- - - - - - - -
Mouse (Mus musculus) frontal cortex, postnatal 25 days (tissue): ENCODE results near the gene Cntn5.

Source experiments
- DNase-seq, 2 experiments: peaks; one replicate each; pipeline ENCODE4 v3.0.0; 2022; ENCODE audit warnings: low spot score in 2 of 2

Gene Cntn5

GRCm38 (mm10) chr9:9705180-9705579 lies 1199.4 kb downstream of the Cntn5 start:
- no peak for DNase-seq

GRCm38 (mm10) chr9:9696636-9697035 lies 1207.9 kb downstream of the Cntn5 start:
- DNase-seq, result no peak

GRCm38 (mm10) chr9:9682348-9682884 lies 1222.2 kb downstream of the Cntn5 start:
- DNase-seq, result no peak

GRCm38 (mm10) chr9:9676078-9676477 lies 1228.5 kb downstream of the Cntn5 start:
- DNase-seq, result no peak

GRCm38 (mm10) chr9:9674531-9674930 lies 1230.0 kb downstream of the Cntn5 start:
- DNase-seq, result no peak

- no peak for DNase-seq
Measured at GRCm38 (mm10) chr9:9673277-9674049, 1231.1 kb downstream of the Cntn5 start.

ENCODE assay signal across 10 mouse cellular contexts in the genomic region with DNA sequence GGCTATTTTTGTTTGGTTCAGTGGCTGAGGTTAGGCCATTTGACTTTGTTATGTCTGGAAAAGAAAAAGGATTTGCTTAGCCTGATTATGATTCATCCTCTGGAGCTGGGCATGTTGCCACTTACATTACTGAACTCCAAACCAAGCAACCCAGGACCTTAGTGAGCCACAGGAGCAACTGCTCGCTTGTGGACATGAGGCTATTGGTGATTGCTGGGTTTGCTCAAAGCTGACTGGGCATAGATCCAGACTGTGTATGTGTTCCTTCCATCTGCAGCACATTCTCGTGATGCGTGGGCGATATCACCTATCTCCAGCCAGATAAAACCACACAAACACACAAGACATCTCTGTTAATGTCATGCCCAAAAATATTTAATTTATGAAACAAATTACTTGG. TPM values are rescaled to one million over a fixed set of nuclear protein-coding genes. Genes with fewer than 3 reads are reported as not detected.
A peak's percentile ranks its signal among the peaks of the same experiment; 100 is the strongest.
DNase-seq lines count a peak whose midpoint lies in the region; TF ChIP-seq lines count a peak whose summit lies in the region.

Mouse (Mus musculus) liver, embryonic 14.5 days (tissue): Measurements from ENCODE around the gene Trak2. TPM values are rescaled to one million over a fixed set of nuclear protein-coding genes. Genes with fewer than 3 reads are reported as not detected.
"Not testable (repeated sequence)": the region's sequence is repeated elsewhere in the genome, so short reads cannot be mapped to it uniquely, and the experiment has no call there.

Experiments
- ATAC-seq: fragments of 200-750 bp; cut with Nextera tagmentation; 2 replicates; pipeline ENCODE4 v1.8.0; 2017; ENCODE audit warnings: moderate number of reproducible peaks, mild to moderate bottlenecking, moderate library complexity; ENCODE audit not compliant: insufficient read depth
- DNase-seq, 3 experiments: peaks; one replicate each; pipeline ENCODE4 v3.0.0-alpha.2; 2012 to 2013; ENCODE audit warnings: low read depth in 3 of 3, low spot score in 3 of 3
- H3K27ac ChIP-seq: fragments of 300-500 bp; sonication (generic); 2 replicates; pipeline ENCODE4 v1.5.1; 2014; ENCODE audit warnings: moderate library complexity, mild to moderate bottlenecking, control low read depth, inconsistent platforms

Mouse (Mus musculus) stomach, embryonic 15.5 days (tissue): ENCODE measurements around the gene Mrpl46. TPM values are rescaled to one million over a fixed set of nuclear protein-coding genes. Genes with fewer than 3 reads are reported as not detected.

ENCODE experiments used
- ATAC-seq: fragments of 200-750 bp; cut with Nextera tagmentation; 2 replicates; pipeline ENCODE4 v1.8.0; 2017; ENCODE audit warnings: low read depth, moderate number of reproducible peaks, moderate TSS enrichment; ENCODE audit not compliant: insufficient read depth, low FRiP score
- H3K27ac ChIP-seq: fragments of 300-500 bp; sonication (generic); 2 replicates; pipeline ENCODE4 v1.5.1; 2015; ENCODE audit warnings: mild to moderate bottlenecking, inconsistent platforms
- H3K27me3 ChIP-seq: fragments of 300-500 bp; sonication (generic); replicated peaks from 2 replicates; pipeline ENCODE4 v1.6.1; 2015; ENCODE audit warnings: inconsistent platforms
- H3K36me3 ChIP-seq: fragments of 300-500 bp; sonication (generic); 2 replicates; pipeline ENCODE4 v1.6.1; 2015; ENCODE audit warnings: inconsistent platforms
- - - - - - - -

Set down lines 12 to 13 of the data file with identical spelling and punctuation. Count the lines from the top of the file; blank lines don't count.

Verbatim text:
- DNase-seq, result no peak

GRCm38 (mm10) chr9:9674531-9674930 lies 1230.0 kb downstream of the Cntn5 start: